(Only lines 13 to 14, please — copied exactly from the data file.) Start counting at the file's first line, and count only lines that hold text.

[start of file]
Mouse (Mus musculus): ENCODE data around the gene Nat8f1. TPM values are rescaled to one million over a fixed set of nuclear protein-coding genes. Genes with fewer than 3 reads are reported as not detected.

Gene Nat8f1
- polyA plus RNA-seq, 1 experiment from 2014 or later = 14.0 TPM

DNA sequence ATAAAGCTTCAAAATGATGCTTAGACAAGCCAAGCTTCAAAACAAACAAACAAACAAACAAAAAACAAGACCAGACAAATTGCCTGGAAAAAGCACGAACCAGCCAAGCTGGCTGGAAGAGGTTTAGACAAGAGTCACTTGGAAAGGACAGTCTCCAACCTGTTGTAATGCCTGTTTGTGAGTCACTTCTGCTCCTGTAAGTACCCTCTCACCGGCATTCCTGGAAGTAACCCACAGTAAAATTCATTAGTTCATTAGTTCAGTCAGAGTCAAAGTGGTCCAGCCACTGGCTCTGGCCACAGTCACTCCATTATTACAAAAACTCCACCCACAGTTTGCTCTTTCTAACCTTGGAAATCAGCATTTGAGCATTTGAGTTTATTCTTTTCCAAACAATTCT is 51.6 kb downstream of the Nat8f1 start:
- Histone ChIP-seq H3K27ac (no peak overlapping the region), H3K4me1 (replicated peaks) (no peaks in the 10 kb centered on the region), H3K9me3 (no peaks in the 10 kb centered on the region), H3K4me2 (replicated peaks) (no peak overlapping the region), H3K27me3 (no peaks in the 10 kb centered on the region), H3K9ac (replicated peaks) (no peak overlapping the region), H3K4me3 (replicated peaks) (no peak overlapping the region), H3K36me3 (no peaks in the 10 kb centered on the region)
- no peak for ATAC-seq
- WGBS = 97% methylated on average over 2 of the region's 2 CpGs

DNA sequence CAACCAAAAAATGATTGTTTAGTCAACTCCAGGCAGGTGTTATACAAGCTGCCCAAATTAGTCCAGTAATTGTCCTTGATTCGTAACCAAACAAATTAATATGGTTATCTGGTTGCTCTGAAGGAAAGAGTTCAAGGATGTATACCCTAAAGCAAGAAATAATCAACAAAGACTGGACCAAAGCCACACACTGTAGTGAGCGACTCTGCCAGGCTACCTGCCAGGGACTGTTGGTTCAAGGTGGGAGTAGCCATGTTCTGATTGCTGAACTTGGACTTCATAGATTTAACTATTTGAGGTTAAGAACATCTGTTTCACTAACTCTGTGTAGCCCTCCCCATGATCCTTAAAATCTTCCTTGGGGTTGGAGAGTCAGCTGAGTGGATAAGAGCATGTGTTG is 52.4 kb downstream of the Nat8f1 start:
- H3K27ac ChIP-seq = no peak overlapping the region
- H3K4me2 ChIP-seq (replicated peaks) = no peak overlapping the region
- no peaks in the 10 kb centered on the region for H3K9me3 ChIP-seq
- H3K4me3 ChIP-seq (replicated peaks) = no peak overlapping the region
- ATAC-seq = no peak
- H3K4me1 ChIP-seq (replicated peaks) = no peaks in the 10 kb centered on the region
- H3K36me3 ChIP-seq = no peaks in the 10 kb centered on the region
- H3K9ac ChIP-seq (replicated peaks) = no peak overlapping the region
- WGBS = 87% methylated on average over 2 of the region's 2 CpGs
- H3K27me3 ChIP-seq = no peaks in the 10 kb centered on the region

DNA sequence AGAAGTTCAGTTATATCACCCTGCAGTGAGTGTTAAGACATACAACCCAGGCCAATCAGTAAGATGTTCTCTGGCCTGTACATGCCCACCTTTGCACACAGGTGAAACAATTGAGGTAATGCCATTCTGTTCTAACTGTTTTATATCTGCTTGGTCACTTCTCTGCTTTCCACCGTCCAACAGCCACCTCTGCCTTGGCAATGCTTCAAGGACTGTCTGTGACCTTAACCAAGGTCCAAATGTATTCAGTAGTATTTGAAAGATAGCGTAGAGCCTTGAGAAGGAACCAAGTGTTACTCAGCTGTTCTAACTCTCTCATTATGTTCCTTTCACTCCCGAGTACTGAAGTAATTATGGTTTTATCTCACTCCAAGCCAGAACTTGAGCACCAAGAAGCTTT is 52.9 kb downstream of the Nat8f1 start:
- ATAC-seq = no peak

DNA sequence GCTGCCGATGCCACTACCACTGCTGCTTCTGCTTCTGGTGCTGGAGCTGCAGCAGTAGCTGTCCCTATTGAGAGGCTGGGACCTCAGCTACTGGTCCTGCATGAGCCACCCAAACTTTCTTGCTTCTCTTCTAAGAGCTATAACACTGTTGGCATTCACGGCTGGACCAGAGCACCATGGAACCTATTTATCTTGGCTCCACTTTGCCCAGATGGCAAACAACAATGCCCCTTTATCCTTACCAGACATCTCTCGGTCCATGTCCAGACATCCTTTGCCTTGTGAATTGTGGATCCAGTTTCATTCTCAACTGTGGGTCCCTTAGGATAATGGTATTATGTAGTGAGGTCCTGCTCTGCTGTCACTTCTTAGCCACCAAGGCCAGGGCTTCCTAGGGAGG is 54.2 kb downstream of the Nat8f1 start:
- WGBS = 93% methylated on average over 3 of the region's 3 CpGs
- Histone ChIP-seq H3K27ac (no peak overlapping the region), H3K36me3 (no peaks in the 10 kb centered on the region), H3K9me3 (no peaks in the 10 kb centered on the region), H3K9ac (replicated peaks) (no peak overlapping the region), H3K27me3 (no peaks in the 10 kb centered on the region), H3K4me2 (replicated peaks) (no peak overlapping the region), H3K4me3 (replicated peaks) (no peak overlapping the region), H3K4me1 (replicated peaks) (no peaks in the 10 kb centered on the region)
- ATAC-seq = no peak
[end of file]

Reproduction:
- ATAC-seq = no peak
- H3K4me1 ChIP-seq (replicated peaks) = no peaks in the 10 kb centered on the region